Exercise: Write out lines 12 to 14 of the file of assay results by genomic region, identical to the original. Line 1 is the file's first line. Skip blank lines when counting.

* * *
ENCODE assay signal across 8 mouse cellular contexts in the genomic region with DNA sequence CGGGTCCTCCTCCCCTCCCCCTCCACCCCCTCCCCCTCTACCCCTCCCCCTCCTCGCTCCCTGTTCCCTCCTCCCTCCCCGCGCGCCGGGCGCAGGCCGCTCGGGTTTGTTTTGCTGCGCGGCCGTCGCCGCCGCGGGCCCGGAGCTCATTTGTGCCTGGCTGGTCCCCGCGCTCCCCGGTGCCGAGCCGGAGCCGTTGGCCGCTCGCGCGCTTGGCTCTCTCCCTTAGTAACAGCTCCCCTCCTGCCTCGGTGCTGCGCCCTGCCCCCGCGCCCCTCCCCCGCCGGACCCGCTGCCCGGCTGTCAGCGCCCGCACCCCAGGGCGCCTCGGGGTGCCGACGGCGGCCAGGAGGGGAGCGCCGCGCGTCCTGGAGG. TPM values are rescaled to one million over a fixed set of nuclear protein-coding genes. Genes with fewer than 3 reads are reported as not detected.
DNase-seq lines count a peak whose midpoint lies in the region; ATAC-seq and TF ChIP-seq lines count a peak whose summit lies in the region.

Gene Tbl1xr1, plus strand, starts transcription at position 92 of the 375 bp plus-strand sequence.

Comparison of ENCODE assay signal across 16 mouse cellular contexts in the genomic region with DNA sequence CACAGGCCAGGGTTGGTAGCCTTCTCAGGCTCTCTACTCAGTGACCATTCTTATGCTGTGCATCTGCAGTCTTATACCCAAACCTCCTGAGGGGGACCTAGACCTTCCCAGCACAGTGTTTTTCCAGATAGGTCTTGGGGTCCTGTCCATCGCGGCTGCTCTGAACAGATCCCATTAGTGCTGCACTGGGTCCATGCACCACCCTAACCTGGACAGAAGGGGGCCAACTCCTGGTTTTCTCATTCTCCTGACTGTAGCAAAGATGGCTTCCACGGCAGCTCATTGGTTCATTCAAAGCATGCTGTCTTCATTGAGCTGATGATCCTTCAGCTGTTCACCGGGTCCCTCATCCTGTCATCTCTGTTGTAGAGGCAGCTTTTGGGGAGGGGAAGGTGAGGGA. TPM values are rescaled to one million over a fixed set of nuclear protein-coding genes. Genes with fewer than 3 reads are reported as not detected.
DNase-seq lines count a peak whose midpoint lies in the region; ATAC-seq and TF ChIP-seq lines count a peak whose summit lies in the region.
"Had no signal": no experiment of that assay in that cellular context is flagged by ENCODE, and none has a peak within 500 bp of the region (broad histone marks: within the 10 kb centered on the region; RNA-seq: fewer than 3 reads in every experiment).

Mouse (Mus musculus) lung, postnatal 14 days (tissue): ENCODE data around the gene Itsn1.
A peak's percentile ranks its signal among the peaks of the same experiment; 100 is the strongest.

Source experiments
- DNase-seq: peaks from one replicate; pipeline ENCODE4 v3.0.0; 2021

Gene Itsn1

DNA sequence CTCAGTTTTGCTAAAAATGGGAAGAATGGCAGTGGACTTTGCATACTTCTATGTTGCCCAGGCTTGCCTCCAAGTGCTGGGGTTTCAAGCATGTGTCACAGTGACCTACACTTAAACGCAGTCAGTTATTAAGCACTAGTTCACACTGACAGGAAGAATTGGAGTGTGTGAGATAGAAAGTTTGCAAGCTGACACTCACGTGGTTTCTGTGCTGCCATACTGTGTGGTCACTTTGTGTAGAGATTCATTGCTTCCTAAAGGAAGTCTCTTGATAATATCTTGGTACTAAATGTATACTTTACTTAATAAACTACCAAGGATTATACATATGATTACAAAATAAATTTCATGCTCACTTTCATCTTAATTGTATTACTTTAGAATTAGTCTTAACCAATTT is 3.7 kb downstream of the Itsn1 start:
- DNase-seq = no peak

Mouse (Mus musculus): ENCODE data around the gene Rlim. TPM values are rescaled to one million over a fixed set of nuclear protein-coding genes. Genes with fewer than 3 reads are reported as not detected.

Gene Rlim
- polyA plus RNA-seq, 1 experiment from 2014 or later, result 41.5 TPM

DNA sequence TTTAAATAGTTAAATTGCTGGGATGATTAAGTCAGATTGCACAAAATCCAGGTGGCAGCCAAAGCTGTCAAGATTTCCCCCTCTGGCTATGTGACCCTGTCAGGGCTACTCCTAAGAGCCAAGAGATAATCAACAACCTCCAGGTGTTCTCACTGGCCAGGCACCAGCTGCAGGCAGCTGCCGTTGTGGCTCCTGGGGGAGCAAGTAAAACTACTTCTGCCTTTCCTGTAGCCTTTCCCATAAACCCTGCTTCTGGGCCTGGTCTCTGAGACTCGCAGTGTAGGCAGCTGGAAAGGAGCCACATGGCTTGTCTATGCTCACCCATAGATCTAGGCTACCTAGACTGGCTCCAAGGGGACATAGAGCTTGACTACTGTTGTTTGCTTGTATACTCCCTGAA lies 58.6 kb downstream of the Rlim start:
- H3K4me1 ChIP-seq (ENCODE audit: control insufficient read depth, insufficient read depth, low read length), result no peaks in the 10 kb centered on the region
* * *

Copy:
DNA sequence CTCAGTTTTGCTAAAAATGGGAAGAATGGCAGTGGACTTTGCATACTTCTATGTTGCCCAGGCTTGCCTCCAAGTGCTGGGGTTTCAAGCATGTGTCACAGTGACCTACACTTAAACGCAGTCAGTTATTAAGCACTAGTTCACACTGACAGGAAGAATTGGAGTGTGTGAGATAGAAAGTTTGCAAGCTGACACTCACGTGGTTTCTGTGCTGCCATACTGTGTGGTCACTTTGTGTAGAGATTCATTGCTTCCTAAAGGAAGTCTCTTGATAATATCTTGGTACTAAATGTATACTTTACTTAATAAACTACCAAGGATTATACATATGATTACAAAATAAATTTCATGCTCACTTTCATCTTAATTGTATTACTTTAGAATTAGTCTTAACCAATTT is 3.7 kb downstream of the Itsn1 start:
- DNase-seq = no peak

Mouse (Mus musculus): ENCODE data around the gene Rlim. TPM values are rescaled to one million over a fixed set of nuclear protein-coding genes. Genes with fewer than 3 reads are reported as not detected.